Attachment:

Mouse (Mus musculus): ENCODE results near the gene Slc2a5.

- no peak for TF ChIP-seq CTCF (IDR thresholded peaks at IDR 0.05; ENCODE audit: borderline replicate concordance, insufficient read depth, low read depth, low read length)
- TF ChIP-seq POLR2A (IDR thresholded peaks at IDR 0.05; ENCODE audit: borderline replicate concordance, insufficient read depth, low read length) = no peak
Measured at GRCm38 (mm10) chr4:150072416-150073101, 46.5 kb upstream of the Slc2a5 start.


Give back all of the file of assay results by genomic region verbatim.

Mouse (Mus musculus): ENCODE results near the gene Slc2a5.

- no peak for TF ChIP-seq CTCF (IDR thresholded peaks at IDR 0.05; ENCODE audit: borderline replicate concordance, insufficient read depth, low read depth, low read length)
- TF ChIP-seq POLR2A (IDR thresholded peaks at IDR 0.05; ENCODE audit: borderline replicate concordance, insufficient read depth, low read length) = no peak
Measured at GRCm38 (mm10) chr4:150072416-150073101, 46.5 kb upstream of the Slc2a5 start.